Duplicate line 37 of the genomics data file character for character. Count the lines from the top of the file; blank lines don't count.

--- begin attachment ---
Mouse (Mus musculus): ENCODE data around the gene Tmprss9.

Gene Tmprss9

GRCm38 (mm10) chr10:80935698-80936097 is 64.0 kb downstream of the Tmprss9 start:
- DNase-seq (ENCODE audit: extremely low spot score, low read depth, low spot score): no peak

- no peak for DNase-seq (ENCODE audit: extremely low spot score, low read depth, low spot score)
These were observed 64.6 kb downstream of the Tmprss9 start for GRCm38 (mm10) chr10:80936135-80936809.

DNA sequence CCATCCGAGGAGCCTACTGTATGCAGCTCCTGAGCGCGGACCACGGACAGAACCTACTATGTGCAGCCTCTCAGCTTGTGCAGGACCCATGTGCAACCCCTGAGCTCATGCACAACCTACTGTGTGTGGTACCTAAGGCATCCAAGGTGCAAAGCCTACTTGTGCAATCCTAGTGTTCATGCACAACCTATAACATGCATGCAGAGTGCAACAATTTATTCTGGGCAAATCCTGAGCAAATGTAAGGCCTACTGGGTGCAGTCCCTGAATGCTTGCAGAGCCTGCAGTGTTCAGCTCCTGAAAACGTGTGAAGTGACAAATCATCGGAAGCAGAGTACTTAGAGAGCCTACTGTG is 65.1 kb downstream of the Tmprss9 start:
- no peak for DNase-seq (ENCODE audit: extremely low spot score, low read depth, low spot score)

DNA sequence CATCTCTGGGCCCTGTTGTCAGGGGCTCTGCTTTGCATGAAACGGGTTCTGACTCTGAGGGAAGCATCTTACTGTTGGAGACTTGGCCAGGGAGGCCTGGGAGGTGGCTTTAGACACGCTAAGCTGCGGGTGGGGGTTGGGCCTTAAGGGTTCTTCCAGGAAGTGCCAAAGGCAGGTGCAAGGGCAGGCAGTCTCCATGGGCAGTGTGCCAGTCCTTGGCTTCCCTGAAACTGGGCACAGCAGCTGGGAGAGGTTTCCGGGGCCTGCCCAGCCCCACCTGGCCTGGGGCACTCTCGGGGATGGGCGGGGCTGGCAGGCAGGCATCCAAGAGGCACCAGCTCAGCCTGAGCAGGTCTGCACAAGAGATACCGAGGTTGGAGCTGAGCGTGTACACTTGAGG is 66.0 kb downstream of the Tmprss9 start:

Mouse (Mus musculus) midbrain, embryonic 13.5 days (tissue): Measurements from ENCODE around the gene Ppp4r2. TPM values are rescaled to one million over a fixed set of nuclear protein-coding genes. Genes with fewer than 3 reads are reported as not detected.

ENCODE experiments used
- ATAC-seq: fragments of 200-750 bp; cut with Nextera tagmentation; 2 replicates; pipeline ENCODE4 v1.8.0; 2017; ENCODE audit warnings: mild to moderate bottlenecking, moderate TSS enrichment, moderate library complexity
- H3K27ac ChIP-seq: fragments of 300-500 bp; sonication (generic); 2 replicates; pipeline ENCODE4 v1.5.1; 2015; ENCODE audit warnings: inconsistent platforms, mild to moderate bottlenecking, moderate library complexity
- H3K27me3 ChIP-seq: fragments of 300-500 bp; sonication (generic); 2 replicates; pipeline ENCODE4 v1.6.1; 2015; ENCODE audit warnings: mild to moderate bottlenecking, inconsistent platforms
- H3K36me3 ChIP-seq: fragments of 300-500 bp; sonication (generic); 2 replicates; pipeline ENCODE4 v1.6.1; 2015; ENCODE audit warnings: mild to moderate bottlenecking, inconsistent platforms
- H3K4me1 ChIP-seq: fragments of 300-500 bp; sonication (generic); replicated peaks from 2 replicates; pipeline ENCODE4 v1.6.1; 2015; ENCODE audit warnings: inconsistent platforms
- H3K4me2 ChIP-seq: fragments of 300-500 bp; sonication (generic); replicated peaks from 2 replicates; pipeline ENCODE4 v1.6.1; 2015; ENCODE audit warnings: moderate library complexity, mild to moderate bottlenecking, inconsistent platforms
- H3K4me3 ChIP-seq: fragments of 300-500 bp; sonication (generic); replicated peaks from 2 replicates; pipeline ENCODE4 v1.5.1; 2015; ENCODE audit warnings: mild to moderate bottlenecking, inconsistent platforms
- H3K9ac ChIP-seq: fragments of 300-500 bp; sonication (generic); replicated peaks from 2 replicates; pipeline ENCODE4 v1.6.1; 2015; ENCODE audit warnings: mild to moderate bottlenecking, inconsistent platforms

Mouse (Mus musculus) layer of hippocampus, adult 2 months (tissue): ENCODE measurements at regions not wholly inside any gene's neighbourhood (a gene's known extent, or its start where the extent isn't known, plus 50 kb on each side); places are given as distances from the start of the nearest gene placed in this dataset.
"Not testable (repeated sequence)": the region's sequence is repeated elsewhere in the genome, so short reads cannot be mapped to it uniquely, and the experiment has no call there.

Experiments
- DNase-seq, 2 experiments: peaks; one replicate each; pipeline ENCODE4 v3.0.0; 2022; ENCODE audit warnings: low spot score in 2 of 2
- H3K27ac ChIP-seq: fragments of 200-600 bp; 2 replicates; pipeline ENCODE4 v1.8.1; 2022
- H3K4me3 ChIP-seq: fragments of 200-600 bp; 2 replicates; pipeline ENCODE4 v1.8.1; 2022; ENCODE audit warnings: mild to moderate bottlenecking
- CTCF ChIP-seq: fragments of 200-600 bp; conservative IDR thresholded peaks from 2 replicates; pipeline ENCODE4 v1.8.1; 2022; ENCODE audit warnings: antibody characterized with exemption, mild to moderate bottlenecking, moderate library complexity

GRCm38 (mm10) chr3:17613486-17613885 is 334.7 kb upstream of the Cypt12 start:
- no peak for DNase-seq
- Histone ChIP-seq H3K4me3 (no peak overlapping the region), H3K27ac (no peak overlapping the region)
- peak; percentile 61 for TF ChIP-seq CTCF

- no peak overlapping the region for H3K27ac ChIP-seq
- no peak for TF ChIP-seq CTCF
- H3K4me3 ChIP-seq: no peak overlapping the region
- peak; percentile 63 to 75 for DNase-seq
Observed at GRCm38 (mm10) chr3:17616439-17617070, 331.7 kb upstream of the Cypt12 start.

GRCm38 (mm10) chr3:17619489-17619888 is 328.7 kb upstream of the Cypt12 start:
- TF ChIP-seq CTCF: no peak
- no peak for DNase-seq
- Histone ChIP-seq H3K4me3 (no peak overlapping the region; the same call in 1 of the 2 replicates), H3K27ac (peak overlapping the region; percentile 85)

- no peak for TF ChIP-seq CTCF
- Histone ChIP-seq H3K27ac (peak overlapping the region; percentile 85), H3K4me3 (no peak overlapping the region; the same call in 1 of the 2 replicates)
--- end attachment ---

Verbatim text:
- TF ChIP-seq CTCF: no peak